Reviews | Written by Fred McNamara 22/02/2021


Elly Bangs’ debut novel boasts the enthusiasm of a new literary voice that’s keen to explore striking worlds and engaging characters, but ultimately makes tentative steps instead of great leaps forward in forging that voice. Unity is a cerebrally-charged sci-fi thriller with dollops of aquatic cyberpunk and mental trauma thrown in that always keeps your attention, but feels like it doesn’t fully embrace its complimentary mechanics to  become a genuinely stand-out debut. Unity packs in multiple protagonists with multiple perspectives in its literary language, making use of several first-person narrations that keeps the novel, and reader, on their toes.

Unity tells the duelling character-driven action dramas of tech worker Danae and mercenary Alexei, who Danae hires to guide her out of their crammed, multicultural underwater metropolis they call home. They make for an engrossing duo of leads; a battered, bruised and unconfident, pair of human beings. She with the ability to experience other people’s grief and he often blinded by haunting, violent visions. It’s these two voices that Unity primarily flirts back and forth between as the pair, along with Danae’s partner Naoto, make a perilous journey to freedom on the surface as enemies new and old hunt down Danae.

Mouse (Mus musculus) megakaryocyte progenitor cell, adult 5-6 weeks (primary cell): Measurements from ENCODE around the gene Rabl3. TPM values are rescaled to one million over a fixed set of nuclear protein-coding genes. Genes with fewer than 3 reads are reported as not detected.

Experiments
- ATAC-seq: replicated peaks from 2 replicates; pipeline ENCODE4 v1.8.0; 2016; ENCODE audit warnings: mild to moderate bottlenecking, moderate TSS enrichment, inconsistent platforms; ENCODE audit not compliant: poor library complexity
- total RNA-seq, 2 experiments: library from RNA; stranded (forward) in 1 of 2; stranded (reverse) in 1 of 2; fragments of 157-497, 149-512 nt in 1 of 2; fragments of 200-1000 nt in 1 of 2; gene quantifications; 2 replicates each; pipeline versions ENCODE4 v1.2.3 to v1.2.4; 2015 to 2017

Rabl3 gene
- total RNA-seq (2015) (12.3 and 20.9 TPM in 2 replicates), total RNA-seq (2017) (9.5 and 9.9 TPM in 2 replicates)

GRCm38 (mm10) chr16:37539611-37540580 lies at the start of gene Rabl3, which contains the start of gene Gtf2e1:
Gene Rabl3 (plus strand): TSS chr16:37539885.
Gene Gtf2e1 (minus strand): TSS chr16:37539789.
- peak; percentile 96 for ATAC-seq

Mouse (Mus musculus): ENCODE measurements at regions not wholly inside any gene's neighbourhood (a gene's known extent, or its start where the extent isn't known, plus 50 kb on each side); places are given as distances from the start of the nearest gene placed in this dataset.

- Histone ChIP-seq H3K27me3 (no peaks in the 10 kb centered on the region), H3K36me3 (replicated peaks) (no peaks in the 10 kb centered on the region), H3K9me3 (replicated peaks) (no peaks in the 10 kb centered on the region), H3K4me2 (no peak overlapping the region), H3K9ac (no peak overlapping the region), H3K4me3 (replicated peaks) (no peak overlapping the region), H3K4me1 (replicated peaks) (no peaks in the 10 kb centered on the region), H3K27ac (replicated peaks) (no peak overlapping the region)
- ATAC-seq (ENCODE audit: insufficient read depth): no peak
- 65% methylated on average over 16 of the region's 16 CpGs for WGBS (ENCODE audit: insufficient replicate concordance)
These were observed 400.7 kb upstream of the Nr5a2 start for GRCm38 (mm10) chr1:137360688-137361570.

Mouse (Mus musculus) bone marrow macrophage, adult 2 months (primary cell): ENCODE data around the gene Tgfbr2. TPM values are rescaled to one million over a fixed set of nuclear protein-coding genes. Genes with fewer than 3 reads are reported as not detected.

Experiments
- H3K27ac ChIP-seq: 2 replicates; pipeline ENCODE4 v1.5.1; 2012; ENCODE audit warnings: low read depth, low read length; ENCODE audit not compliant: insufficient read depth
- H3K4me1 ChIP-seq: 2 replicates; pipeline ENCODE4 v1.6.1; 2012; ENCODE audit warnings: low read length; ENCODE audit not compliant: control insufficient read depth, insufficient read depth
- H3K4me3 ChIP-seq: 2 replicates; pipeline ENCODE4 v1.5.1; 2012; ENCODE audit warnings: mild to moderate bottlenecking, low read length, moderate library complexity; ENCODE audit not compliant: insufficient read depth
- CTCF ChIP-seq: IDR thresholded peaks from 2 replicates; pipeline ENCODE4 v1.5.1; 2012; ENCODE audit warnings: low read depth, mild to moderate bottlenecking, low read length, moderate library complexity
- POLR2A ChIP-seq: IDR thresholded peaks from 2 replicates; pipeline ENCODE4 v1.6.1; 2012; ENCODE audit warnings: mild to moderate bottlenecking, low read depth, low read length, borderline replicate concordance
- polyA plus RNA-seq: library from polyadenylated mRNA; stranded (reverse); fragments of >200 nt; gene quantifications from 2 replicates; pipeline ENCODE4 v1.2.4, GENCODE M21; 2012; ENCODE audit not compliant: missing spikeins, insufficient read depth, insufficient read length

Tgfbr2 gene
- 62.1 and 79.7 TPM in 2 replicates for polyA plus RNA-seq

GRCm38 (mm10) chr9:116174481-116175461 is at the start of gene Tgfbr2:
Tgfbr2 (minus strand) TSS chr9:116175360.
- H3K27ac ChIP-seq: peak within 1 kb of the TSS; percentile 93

The zigzagging of storytellers gives Unity a relentless energy that maintains its chaotic momentum throughout, but Bangs gives Danae and Alexei such similar narrative voices that their personalities become quite blurred as the story progresses, clouding the distinction between the pair and squandering the novel’s use of first-person narratives. Given the similarity between the pair’s personalities, perhaps that’s the idea, but it feels like a missed opportunity to make Unity all the more a dynamic reading experience. Given that Danae and Alexei are presented from the off as being mentally scarred and forced to navigate their internal wounds throughout the novel, the language used often feels rather too clean and concise in communicating this, like the reader doesn’t fully bear witness to their inner anguish that Unity otherwise makes us feel empathy for.

Elsewhere, Unity manages to remain taut, inventive and entertaining throughout. The opening bursts of action suggest something close to aquapunk before traversing deadly landscapes beyond the oceans. Unity gives equal balance to introspective navigation of its characters without losing its grip on some thrilling post-apocalyptic adventure that’s communicated with sharp descriptive detail that’s plentiful without succumbing to being overblown. The psychological themes that ripple throughout Unity function as an electrifying wave that carries the action along, humanising these damaged characters. There still remains the nagging feeling that Unity isn’t not brave enough to fully exploit its narrative functions to craft something more unhinged, which its characters lean towards being, but it succeeds in being a smart, riotous adventure.